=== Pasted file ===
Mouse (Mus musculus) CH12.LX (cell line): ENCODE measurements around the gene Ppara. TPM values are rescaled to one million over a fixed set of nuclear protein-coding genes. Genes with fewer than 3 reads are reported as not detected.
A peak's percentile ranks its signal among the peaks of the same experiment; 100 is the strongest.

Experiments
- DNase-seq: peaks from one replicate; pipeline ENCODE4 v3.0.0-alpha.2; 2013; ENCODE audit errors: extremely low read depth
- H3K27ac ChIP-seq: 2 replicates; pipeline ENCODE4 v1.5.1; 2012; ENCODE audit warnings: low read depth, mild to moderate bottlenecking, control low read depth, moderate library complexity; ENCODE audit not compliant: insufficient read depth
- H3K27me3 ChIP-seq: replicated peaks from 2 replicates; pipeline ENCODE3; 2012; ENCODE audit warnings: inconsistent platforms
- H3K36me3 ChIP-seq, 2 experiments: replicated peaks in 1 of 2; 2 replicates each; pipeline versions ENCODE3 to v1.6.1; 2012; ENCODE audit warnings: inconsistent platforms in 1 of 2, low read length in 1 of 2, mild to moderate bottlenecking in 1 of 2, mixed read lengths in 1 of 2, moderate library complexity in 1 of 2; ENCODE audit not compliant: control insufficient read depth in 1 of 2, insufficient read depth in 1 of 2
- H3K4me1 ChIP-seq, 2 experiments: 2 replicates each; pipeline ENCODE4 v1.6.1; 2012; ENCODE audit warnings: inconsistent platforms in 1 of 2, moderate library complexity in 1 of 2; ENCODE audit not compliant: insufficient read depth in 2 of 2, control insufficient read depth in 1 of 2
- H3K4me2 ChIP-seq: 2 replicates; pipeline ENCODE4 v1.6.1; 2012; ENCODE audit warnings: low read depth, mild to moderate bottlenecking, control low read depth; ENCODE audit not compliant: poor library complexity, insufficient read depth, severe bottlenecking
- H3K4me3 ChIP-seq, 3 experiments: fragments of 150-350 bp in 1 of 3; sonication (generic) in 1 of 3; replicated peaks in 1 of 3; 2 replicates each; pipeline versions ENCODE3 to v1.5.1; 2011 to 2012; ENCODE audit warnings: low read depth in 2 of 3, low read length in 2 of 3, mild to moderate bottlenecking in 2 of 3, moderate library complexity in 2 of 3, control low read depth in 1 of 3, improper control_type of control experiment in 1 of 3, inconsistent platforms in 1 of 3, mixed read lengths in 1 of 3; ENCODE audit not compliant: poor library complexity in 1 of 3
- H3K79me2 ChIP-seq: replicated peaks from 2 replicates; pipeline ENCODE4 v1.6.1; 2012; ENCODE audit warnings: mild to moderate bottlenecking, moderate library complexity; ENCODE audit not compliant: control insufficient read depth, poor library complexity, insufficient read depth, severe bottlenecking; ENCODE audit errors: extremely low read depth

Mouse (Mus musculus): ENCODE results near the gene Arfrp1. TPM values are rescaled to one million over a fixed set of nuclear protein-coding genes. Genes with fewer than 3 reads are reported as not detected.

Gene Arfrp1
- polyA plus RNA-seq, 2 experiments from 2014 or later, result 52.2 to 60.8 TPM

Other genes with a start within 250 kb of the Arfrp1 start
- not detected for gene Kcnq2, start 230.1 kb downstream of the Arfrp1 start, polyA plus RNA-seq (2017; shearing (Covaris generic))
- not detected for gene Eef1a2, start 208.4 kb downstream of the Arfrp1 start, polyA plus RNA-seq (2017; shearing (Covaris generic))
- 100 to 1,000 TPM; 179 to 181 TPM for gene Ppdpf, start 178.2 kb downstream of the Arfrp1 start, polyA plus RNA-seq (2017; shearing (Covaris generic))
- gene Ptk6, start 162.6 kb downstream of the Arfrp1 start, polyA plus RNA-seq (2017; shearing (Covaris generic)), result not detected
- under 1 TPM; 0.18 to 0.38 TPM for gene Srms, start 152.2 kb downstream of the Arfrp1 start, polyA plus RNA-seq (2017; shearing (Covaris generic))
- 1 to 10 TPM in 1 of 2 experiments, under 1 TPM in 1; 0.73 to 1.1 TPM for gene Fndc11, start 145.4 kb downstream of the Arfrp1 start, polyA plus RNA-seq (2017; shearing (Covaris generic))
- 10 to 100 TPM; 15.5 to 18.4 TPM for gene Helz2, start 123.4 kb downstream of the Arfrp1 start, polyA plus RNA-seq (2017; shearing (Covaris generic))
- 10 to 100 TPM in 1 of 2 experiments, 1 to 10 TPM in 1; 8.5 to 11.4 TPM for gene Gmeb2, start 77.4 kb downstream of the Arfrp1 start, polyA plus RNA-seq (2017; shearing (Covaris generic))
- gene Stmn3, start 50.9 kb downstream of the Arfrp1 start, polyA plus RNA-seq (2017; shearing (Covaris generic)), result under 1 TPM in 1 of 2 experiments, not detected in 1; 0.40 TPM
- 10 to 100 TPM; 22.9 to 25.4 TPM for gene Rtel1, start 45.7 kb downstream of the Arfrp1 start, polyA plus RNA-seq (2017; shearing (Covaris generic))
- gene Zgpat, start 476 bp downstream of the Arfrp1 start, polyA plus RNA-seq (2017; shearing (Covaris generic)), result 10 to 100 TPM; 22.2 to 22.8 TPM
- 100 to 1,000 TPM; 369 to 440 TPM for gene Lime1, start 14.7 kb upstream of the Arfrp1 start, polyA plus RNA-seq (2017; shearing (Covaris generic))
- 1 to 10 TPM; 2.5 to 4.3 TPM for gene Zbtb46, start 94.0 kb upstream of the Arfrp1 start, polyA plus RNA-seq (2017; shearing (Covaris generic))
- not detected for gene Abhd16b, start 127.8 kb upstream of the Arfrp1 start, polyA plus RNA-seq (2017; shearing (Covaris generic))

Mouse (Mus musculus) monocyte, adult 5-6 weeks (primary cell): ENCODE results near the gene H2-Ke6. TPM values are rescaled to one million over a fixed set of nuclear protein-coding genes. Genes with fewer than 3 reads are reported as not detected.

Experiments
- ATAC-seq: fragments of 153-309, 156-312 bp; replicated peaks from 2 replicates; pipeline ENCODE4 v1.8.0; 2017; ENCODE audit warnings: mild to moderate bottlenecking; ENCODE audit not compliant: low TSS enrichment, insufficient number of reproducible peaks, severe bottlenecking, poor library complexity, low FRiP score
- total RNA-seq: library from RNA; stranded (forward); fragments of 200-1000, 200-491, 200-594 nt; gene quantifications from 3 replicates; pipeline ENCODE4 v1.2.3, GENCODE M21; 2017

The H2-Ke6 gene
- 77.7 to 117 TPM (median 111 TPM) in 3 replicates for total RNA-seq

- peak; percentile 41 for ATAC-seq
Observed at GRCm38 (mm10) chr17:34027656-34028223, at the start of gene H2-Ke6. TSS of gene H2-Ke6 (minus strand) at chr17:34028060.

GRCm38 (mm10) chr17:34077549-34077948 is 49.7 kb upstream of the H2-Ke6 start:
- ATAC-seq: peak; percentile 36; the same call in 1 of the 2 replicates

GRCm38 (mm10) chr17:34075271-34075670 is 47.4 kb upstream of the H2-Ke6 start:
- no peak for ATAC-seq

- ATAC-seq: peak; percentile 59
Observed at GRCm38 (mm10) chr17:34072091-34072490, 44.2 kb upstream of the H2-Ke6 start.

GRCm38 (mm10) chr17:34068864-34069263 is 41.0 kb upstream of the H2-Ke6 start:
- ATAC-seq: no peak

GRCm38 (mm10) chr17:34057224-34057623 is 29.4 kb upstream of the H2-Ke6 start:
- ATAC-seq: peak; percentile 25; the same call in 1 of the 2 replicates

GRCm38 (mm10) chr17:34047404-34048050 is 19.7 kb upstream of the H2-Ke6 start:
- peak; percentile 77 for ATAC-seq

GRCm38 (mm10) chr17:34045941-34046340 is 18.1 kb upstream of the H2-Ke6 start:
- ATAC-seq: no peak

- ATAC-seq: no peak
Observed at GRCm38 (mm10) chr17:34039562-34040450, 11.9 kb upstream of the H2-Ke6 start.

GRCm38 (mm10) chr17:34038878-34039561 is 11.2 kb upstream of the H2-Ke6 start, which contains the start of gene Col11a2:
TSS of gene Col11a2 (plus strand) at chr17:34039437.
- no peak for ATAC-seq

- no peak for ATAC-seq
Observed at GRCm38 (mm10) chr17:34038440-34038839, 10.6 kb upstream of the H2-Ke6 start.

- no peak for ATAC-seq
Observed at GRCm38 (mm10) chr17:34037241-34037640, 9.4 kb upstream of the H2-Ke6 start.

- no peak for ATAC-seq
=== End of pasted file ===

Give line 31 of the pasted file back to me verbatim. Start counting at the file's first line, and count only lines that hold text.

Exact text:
Experiments